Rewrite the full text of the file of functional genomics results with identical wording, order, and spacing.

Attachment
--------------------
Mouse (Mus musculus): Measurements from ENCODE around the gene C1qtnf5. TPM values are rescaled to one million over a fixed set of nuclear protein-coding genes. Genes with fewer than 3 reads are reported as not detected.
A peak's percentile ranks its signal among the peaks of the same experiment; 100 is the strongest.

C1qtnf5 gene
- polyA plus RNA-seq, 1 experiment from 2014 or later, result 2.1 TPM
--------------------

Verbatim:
Mouse (Mus musculus): Measurements from ENCODE around the gene C1qtnf5. TPM values are rescaled to one million over a fixed set of nuclear protein-coding genes. Genes with fewer than 3 reads are reported as not detected.
A peak's percentile ranks its signal among the peaks of the same experiment; 100 is the strongest.

C1qtnf5 gene
- polyA plus RNA-seq, 1 experiment from 2014 or later, result 2.1 TPM